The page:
Thank you for visiting African Essence by Shila Iris

2015

My Introduction to Shirley Chisholm

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black-history_feb-10_copyright-shila-iris-2017To be the person to act against the odds with no precedent is honorable. It means you are a builder, helping to establish a blueprint towards positive change. Every lucrative society needs architects. On the road to freedom, we have had many great minds that fought, tooth and nail, to help people of African descent living in America breakthrough the pain that would impact every aspect of their lives for generations. There were leaders, who wanted Black people to become active members of the society that they in fact built. The innovative Shirley Chisholm, was a woman to admire. My mother talked a lot about her and Fannie Lou Hamer. These were women that she grew up watching in action, and they are two women that I uphold. I know what discrimination feels like- to walk into a room, store, or an organization seeking employment, and have people look at you, like you’re out of place. I’ve heard those derogatory names and comments used to describe me. I’ve done all the hard work and watched other people receive the benefits. It changes you, so, we must go against the odds! The disillusioned will become afraid of you, claiming that you are combative. When you seek your humanity, resistance will knock at the door with guns. You must remember that you are a fighter, and you have to keep pushing, because like Chisholm said, “racism is so universal in this country, so widespread and deep-seated, that it is invisible because it is so normal.” Be unbought, and stay unbossed. Be happy, embrace the all, and never be complacent.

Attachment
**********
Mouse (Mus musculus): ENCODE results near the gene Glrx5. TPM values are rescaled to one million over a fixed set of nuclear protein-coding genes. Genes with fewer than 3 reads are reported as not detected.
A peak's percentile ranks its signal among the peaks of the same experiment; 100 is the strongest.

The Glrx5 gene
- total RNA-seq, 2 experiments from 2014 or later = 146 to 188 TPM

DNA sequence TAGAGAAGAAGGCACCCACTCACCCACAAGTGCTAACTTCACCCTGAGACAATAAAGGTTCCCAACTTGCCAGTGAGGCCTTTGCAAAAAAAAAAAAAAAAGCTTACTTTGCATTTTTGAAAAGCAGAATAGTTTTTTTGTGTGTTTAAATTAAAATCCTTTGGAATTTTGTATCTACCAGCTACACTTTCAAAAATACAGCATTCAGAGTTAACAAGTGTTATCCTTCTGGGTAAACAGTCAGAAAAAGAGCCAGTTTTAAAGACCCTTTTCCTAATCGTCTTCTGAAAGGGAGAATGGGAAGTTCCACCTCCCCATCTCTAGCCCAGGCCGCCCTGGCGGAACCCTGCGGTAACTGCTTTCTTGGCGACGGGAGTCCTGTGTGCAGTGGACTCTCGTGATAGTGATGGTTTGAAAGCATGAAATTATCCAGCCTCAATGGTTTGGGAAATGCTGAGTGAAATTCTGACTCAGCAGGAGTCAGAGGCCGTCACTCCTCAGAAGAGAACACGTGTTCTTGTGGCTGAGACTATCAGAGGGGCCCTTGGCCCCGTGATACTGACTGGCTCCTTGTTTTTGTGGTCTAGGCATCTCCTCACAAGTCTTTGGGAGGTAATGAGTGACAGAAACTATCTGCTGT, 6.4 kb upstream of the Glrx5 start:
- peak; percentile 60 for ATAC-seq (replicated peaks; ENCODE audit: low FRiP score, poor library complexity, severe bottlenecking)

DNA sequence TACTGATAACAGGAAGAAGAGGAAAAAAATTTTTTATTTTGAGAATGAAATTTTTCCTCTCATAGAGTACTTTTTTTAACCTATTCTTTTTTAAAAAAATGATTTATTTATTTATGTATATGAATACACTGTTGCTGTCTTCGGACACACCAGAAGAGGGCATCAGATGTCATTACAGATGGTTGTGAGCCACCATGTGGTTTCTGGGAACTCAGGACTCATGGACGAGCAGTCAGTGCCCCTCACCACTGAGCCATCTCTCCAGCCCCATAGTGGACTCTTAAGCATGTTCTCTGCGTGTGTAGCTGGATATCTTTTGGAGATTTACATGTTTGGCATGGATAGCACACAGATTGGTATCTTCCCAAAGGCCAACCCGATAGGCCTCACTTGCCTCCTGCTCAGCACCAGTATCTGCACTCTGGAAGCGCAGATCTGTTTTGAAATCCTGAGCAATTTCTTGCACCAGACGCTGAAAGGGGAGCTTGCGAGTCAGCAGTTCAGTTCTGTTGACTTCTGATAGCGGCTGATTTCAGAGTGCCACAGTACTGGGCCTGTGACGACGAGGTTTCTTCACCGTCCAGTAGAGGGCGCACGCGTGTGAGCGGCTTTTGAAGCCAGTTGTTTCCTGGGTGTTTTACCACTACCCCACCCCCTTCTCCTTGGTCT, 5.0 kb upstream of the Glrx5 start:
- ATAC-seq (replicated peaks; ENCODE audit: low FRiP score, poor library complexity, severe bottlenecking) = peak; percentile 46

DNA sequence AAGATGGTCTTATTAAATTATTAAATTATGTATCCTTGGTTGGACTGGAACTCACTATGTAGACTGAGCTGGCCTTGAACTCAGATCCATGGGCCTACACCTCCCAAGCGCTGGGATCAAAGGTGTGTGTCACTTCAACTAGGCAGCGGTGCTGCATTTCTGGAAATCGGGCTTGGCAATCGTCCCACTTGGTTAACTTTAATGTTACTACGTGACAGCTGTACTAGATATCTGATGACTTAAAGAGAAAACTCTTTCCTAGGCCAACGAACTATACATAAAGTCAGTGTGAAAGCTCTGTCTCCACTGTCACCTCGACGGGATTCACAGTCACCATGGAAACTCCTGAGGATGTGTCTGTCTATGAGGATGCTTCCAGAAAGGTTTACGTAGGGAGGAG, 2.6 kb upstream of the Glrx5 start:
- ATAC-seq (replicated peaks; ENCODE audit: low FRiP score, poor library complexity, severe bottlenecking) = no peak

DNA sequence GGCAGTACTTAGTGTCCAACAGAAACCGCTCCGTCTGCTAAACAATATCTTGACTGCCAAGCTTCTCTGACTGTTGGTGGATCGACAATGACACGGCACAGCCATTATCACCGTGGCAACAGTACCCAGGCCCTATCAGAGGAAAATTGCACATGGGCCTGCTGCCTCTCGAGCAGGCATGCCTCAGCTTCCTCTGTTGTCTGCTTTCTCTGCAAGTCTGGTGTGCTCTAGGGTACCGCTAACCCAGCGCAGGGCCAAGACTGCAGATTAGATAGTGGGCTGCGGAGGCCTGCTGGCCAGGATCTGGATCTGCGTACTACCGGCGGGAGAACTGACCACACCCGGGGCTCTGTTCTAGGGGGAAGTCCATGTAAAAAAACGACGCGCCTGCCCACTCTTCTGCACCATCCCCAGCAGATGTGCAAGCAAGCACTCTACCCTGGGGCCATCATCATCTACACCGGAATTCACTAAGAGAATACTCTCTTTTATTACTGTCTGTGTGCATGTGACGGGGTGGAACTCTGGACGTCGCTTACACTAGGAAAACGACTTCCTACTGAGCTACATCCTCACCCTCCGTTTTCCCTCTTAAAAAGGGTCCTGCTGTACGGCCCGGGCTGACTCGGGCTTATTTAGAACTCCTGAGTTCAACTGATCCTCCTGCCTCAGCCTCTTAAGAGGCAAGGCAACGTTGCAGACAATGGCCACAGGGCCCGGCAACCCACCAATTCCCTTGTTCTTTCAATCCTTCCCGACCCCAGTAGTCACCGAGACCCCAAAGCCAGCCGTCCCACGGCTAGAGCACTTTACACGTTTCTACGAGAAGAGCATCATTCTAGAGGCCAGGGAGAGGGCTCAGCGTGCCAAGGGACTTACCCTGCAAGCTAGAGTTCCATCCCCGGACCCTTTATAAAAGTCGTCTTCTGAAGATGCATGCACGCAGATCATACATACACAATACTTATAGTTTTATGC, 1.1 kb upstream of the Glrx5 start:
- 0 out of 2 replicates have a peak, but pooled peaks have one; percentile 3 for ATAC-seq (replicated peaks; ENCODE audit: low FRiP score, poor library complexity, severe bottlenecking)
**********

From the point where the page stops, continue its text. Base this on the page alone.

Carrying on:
Thank you,

Shila Iris

My Introduction to Miriam Makeba

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black-history_feb-8_copyright-shila-iris-2017When I started to entertain the idea of learning Swahili and visiting Tanzania, I turned to Miriam Makeba’s song “Malaika” to help me get a feel for what the culture was like. However, I remember Miriam being on an episode of the Cosby Show. She was having a conversation with Raven Simone’s character. When asked if she was “from around here,” meaning New York, Miriam replied “I’m from the continent of Africa.” Her voice was soothing and kind. I thought she was a beautiful woman. I wondered what it would be like to go to the place where she was from. Miriam is from Johannesburg, South Africa. She worked as a servant during her teens under the harsh conditions of apartheid. Starring in a film called, “Come Back Africa” made her famous throughout the world, but made her a threat to the rulers of her native country, since the film was anti-apartheid. She then moved to America and became an immediate success. Her 1965 album with Harry Belafonte won her a Grammy. She was active in the Civil Rights Movement and married Black Activist, Stokely Carmichael who became Kwame Ture. Miriam Makeba is affectionately known as “Mother Africa” because she was one of the first artists to bring the sound of her homeland to the Western world. She is the first artist I heard, singing spiritual and rhythmic music. I adore the sound of her.